Desperate to get Uschi to go to the prom with him, Philip asks Rebecca and her Goth friends if they have any mystical love potion that can help him. As it so happens Rebecca and her Satan worshiping friends had a cemetery ceremony planned for that evening having gotten their hands on a urn (yeah, that one) and were planning on reviving the spirit of Kurt Cobain. But when the dorksome trio arrive at the graveyard that night they find that Rebecca’s friends Gunther and Frederik are more hopeless than themselves and the ashes wind up being blown onto the dorks entire bodies.

The next thing the boys know is that they are waking up in a morgue but chalk it up to being a dream or prank. When the boys finally realize that they are in fact now ‘living dead’ they first have a little fun with their newfound strength and abilities. But soon body parts start falling off and they get busy with staple machines keeping them together as Philip tries to get them out of the mess. Konrad on the other hand has decided that revenge can be sweet when you’re a zombie and after a falling out with the others begins tracking down all his former tormentors. Eventually Rebecca’s Necronomicon-like spell book gives them hope for a cure but for that to happen the boys have to handle hurdles that include Philip’s parents coming home, Uschi’s boyfriend and getting Konrad back.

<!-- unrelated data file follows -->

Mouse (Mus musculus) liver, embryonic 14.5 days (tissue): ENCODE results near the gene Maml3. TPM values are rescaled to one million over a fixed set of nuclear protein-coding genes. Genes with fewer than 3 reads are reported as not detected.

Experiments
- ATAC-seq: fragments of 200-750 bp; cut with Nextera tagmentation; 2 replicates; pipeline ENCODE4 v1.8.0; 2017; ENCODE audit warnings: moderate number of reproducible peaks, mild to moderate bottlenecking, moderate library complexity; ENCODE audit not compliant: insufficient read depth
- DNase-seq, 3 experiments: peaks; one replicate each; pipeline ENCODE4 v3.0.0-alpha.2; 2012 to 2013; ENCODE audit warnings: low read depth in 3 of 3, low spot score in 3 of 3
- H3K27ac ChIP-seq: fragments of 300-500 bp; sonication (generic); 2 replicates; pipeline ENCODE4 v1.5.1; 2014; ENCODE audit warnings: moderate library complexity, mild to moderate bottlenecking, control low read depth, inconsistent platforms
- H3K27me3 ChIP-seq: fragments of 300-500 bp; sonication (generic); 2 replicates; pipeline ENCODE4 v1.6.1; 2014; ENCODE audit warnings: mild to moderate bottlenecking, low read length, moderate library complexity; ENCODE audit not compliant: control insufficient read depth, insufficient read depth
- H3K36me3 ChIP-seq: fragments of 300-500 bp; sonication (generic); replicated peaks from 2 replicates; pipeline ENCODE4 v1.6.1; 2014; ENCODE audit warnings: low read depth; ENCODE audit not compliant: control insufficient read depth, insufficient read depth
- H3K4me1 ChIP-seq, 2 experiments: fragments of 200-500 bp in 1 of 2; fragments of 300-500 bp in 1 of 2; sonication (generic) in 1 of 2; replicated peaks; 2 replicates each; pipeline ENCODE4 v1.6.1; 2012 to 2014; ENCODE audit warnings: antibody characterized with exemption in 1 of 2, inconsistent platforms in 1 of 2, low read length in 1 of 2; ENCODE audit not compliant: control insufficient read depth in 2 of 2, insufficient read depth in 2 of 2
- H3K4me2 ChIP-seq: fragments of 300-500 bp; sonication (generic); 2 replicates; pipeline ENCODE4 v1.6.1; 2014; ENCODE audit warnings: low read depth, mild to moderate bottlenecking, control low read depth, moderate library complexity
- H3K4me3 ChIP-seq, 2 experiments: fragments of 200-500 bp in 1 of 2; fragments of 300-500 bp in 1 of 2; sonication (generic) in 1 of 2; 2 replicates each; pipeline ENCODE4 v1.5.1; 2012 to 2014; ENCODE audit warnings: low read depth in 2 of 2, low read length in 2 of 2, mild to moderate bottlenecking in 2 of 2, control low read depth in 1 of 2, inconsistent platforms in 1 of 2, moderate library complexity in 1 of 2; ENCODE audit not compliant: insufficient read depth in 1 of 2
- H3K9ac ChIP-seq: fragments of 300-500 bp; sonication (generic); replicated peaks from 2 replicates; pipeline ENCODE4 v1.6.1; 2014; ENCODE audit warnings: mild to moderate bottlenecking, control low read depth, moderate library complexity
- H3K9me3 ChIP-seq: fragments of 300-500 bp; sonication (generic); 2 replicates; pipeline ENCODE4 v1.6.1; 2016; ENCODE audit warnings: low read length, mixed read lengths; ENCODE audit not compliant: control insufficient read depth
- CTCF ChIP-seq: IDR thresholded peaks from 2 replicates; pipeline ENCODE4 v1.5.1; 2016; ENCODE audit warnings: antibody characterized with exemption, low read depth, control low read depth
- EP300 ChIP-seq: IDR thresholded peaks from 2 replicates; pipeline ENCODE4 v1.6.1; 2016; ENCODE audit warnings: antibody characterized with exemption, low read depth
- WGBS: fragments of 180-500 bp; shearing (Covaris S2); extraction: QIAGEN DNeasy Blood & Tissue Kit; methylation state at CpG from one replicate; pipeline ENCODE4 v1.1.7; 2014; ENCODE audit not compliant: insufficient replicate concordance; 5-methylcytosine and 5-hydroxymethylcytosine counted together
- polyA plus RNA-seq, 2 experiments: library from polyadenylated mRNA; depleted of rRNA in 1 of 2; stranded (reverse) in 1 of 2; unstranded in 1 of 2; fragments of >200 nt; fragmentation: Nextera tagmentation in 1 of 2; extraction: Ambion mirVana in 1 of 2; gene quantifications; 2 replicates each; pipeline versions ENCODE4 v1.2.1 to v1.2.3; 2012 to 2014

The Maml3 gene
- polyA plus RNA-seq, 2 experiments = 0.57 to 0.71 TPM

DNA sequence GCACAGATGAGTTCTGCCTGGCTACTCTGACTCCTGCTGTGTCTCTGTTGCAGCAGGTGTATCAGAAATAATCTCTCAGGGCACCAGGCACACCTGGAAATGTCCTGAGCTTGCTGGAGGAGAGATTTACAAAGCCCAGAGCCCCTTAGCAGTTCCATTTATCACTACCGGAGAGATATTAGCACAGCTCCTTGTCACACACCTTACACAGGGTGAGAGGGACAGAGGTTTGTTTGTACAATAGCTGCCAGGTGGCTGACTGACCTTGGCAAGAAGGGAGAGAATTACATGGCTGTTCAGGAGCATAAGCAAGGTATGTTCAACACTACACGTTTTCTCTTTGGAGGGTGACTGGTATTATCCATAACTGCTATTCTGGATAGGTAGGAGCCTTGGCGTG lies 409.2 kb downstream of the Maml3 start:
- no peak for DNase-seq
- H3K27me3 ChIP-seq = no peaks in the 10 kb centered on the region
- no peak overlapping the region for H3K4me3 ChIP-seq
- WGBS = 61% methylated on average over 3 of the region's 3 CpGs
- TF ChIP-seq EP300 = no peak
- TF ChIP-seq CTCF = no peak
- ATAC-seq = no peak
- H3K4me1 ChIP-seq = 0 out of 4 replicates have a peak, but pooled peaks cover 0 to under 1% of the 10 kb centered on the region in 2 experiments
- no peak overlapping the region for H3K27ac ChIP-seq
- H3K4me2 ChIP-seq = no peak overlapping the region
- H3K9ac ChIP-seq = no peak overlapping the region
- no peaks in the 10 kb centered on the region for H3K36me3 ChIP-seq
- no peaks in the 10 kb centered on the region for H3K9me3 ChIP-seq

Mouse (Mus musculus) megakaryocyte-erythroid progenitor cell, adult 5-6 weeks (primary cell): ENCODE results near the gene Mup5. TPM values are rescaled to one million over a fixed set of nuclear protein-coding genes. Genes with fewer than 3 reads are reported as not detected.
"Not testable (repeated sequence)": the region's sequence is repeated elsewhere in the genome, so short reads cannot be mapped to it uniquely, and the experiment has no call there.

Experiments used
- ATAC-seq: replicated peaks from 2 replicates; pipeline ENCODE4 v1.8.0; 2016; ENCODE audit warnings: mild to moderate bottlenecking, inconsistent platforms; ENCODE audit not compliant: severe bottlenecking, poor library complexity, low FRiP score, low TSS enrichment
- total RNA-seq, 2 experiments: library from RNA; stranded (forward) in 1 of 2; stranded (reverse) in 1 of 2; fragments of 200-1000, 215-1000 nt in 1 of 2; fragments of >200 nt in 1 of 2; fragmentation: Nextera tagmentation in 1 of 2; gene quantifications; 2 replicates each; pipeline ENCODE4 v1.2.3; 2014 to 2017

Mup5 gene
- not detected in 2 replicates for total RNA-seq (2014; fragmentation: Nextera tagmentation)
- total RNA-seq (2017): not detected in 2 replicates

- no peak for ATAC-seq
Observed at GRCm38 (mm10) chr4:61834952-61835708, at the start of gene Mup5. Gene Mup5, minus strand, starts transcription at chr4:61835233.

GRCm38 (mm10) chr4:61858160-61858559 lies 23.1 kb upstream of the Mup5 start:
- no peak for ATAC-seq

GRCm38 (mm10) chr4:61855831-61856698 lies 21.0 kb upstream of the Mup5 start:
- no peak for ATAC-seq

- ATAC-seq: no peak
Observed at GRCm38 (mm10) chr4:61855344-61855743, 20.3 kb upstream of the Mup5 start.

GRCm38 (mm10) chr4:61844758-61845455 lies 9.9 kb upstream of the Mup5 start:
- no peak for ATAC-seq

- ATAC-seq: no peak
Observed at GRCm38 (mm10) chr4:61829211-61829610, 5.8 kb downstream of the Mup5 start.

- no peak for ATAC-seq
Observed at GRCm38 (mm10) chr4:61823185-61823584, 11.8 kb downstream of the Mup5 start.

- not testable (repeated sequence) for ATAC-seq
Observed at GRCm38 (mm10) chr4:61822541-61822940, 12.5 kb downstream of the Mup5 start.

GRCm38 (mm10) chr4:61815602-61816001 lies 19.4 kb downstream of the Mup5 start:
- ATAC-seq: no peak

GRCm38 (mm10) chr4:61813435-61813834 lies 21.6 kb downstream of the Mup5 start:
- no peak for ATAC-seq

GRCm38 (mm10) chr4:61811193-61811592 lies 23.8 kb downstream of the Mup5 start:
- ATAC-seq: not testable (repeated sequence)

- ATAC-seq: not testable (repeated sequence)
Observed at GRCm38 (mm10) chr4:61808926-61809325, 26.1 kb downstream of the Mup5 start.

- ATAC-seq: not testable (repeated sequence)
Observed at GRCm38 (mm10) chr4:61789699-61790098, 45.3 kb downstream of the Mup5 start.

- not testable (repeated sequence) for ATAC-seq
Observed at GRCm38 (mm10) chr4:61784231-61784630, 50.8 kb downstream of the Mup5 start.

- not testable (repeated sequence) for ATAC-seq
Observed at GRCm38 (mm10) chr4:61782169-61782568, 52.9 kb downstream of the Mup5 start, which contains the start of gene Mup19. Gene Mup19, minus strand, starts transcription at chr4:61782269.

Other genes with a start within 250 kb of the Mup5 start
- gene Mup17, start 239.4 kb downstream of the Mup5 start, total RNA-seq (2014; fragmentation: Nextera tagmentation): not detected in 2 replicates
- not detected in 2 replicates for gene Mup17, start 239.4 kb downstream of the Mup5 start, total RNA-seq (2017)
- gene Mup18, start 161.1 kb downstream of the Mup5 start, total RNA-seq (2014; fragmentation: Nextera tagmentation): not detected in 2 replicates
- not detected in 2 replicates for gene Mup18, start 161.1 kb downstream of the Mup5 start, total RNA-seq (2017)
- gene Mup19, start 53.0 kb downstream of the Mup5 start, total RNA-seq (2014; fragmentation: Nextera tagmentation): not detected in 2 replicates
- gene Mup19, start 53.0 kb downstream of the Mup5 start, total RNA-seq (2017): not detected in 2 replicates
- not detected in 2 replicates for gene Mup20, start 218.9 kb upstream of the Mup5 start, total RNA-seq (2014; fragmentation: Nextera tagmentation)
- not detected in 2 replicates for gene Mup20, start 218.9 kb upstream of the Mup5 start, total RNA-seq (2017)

The social media reviewers and ratings have not been kind to this film for some reason, but having seen scores of these ‘Zombedies’ myself (including Shaun of the Dead, the yardstick by which all such movies are compared to) I put it way ahead of most of those peers. While some of the sequences are predictable I found most of the gags to be genuinely funny and with a lot of originality as well. The goofy Goths are hilarious as they take Satanic ceremony shortcuts. The zombified dorks end up hosting an impromptu house party as Weenie lusts over a MILF teacher who incessantly brings up her past drug-fueled orgies. Philip is constantly harassed by Wolfe, Uschi’s jock boyfriend, and then there are his parents to deal with, a straight laced, stern father and a mom who wants Philip to get laid as long as it’s with Rebecca.

I also found there were a number of ‘easter egg’ type of gags such as Philip’s family name being Fleischhacker (Fleisch is German for meat), his friend being call “Weenie” but in the original German version his name is “Wurst” which means sausage (hence the English translation to Weenie). And I got a good laugh reading the sign for the school gym, the “Friedrich Nietzsche Gymnasium”.

Don’t let the ratings fool you, this one is worth watching.

To all my German cinefiles I say “Ich bin ein Zombie”!